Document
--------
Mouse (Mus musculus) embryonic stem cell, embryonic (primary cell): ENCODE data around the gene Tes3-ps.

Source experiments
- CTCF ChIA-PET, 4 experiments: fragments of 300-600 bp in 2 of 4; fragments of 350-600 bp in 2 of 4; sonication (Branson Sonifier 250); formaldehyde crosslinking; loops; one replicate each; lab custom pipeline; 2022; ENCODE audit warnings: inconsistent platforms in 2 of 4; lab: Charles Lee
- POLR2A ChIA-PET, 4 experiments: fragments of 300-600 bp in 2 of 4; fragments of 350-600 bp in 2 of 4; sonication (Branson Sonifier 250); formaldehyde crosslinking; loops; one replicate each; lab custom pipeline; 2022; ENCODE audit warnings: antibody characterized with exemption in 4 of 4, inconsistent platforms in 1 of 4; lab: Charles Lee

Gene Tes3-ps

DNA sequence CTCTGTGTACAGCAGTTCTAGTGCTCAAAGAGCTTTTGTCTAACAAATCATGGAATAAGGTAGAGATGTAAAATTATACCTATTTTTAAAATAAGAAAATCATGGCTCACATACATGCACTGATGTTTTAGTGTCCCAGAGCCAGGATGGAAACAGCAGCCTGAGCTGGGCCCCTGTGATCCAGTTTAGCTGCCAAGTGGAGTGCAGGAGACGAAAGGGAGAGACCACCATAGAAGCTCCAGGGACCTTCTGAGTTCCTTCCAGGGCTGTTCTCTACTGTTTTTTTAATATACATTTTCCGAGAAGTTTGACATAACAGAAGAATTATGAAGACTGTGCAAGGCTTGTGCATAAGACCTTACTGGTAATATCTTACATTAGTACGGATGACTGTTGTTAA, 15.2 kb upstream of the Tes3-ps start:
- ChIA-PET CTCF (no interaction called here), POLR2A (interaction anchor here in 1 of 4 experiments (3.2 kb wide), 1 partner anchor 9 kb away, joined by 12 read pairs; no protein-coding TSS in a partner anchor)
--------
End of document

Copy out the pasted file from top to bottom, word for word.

Mouse (Mus musculus) embryonic stem cell, embryonic (primary cell): ENCODE data around the gene Tes3-ps.

Source experiments
- CTCF ChIA-PET, 4 experiments: fragments of 300-600 bp in 2 of 4; fragments of 350-600 bp in 2 of 4; sonication (Branson Sonifier 250); formaldehyde crosslinking; loops; one replicate each; lab custom pipeline; 2022; ENCODE audit warnings: inconsistent platforms in 2 of 4; lab: Charles Lee
- POLR2A ChIA-PET, 4 experiments: fragments of 300-600 bp in 2 of 4; fragments of 350-600 bp in 2 of 4; sonication (Branson Sonifier 250); formaldehyde crosslinking; loops; one replicate each; lab custom pipeline; 2022; ENCODE audit warnings: antibody characterized with exemption in 4 of 4, inconsistent platforms in 1 of 4; lab: Charles Lee

Gene Tes3-ps

DNA sequence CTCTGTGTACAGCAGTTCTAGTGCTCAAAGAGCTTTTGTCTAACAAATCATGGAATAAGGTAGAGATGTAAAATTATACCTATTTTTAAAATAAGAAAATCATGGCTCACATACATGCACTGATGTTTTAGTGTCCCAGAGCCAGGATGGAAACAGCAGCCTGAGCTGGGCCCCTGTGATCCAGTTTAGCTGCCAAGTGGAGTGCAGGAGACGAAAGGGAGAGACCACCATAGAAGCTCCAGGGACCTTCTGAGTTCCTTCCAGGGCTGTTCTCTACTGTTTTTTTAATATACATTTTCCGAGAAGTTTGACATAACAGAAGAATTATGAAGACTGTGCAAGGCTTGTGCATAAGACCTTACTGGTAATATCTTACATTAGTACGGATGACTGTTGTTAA, 15.2 kb upstream of the Tes3-ps start:
- ChIA-PET CTCF (no interaction called here), POLR2A (interaction anchor here in 1 of 4 experiments (3.2 kb wide), 1 partner anchor 9 kb away, joined by 12 read pairs; no protein-coding TSS in a partner anchor)